When the seal is broken and the ribs are exposed to oxygen, this smell will dissipate - usually in around 10-15 minutes of the package being opened.

If this smell lingers for longer than 30 minutes, the ribs have likely spoiled and should be thrown out.

It should be noted, the odor upon initially opening the vacuum package is best described as a mild egg smell, not a sweet/sour, yeasty smell. The latter likely meaning the meat has spoiled.

Smell also isn't the only factor to consider.

You should also look at the color and the feel of the ribs. If the smell is accompanied by an off-color or a slimy/sticky feeling, you should discard it.

The Color of Ribs

Meat color is based on myoglobin and oxygen interaction. Myoglobin is a protein that stores oxygen in cells and is purple in color.

color of ribs
Ribs taken out of vacuum packaging

The color of meat is categorically unstable because our atmosphere is made up of oxygen.

When myoglobin comes into contact with oxygen, the iron in the muscle will react and become unstable; It will turn hues of purple, red, or brown based on the level of oxygen that's present.

In a vacuum package, the ribs are a dark pink as apposed to a bright pink. Many consumers might deem the "dark pink" as bad, when it's not. Upon breaking the seal and introducing Oxygen, the meat will "bloom" or turn bright pink.

In a MAP the meat is likely a bright pink color; The same could be said for red meats being red rather than purple or "blue." This is done for the sake of Consumers as we're conditioned to know that these colors mean "fresh."

However, if the meat appears significantly discolored - often shades of green or brown and it's accompanied by a lingering sweet/sour smell, the meat should be discarded.

The Feel of the Ribs

Meat that has gone bad will have a noticeable "sliminess" or "stickiness" on the surface. This is a pretty clear indication that bacteria have started to multiply on the surface of the meat.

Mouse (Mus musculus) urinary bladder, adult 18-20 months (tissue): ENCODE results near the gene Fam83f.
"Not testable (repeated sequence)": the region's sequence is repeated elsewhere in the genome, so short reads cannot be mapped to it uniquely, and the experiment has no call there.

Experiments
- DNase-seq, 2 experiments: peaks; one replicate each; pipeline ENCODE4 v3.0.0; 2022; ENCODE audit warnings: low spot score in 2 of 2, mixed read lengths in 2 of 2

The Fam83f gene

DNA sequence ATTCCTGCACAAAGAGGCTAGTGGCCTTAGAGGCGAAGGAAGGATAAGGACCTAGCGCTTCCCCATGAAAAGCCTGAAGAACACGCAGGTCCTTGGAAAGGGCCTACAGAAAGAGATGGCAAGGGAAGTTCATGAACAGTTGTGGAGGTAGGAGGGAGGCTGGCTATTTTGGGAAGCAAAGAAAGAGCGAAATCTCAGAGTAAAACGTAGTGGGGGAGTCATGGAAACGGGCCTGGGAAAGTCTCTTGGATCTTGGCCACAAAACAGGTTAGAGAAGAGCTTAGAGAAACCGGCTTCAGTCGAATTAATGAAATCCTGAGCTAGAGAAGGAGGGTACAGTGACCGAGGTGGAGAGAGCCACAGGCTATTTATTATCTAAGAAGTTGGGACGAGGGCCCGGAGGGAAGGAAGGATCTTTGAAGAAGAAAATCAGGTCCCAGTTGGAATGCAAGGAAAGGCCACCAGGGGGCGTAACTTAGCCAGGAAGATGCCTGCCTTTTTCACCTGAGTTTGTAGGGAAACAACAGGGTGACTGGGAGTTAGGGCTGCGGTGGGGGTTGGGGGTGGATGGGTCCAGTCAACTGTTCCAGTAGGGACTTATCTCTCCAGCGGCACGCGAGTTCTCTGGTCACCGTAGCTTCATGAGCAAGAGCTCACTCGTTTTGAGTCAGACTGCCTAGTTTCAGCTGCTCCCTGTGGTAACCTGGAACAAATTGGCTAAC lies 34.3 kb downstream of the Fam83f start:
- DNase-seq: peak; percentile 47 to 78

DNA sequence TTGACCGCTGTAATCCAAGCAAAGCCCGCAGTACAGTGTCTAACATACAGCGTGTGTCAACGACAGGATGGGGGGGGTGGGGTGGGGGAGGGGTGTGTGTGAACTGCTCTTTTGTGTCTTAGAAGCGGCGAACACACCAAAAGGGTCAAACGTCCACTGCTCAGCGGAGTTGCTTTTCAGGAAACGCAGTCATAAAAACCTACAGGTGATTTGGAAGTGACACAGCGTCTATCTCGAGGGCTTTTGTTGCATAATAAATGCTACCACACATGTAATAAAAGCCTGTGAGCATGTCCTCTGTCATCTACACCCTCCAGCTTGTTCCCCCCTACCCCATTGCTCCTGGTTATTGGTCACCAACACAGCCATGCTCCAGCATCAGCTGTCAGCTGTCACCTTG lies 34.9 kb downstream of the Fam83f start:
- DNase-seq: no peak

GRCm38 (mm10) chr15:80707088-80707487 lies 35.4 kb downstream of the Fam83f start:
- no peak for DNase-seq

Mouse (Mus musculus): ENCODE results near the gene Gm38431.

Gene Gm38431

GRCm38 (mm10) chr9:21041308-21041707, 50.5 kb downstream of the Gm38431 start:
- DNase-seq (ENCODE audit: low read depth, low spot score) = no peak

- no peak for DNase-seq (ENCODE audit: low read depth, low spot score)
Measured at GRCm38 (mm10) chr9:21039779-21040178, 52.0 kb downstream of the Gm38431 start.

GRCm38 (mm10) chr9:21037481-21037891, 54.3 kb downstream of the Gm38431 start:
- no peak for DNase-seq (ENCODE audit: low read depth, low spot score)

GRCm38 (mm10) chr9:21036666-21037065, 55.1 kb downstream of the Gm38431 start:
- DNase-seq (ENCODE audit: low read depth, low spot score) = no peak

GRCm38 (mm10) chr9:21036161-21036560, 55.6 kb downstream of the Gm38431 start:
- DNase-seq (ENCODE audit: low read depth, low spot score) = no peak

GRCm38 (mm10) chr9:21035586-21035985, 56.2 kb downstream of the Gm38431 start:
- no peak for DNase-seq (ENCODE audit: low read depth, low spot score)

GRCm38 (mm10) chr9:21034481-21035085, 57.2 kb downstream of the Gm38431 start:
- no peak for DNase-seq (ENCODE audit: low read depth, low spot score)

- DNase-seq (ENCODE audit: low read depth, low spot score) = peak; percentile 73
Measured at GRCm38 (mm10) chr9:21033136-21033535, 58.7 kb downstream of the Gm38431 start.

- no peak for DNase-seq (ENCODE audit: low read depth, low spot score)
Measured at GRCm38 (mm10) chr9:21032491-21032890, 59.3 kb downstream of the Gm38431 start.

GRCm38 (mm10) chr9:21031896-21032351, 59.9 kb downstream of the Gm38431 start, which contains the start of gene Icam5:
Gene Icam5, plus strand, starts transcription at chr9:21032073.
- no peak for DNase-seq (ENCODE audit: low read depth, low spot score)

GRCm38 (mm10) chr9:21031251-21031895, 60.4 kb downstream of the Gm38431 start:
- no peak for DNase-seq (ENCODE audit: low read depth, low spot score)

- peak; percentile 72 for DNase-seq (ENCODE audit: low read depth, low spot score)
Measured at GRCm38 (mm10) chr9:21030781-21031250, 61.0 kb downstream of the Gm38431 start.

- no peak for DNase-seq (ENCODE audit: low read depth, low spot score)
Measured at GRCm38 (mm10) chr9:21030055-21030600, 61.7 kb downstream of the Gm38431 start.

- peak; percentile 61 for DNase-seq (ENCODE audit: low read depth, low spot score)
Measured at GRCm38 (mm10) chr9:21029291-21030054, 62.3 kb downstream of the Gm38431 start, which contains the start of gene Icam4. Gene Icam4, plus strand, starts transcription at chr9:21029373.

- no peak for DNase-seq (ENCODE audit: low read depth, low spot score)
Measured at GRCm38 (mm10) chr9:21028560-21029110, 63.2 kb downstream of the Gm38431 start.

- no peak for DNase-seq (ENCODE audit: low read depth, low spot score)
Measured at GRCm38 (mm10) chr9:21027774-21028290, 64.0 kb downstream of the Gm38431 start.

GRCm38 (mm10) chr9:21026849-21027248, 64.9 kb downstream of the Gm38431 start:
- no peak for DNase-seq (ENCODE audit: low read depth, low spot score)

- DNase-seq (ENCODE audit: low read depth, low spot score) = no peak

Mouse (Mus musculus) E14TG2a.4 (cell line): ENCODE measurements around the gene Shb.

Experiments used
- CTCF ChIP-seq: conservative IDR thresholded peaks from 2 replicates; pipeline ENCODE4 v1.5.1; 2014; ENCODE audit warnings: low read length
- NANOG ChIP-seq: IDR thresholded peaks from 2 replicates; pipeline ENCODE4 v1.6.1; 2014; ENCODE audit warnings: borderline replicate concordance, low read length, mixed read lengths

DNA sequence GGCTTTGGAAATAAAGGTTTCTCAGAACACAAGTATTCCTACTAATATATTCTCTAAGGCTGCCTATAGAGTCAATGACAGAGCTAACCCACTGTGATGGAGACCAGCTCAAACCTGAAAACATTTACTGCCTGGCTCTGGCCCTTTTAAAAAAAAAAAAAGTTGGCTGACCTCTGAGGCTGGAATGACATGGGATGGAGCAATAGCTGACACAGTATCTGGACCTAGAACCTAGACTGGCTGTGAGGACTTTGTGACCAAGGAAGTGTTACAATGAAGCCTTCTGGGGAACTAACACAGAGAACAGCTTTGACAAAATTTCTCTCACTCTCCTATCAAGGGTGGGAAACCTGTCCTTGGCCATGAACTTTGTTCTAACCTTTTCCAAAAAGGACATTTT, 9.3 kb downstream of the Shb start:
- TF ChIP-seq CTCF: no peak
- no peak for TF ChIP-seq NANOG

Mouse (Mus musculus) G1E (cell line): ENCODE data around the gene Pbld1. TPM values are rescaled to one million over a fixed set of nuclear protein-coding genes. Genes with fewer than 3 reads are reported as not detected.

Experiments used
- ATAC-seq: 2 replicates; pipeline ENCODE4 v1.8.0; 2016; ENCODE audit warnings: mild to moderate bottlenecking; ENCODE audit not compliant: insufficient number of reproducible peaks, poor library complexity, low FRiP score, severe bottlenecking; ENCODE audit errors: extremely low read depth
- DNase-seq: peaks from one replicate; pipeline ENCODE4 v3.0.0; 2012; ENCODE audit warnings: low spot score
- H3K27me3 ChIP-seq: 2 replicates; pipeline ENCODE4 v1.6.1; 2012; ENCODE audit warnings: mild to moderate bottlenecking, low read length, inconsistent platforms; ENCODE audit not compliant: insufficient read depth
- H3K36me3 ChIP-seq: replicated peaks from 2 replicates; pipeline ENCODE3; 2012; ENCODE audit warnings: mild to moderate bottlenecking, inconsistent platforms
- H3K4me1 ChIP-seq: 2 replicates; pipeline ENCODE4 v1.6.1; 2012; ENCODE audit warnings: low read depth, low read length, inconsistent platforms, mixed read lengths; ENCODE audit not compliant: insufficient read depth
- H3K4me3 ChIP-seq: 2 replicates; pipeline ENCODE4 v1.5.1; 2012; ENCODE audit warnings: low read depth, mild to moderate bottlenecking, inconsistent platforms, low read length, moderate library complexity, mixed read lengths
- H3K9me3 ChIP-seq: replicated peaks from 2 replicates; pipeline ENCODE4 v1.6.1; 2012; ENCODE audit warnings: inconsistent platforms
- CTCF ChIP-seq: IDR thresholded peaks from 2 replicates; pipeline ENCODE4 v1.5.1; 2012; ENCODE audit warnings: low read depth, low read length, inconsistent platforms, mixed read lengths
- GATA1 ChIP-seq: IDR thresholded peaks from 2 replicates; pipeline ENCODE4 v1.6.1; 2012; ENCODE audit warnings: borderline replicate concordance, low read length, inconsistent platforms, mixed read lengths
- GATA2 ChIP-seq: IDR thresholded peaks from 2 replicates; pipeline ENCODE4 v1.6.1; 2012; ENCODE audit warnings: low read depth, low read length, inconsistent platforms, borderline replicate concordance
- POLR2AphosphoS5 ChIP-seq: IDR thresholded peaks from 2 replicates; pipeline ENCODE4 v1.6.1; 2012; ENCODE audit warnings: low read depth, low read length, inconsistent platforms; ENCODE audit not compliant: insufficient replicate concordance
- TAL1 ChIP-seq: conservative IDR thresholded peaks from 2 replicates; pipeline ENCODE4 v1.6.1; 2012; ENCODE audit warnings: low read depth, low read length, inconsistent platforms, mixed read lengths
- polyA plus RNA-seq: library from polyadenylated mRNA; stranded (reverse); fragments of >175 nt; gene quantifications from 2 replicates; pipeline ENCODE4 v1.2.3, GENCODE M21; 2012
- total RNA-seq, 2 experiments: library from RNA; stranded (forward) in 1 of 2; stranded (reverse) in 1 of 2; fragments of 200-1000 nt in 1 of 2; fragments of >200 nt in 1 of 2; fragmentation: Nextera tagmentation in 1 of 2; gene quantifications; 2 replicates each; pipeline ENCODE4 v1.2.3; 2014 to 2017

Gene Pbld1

In this case, the meat should be discarded.

It's worth noting here that vacuum sealed meat will have a wet surface due to what's called the "purge." However, this liquid is not sticky nor slimy to the touch.

ribs wet from being covered in purge liquid
Ribs wet from purge liquid

Meat - a more optimal word would be muscles - are comprised of primarily water. As meat is processed the proteins will start losing their ability to hold onto water - this process is called syneresis.

As water leaves the muscle, with it is the water-soluble protein called Myoglobin (discussed above). Many people mistaken this liquid for blood, when it's not. Blood gets it's color from hemoglobin.

When meat is vacuum sealed it sweats and this purge liquid surrounds the meat and covers it. Personally, I pat dry this liquid with a paper towel where-as some folks use it as their binder.

pork rib meat purge
Pork rib meat purge

You do not need to rinse your ribs in the sink to clean them. Doing so is completely unnecessary due to the modern methods of the food safety system. Truth be told, rinsing your ribs potentially contaminates your sink and work surfaces.

Even in the case of them feeling slimy, do not rinse them. The bacteria have already colonized the surface of the meat and the ribs should be discarded.

Dylan Clay
I've grilled and smoked meat for roughly half my life. While i'm not a professional Pitmaster, I've worked with nearly every cut of meat. Not everyone has a hands on guide to teach them BBQ. It's my hope that Barbecue FAQ can be that helping hand.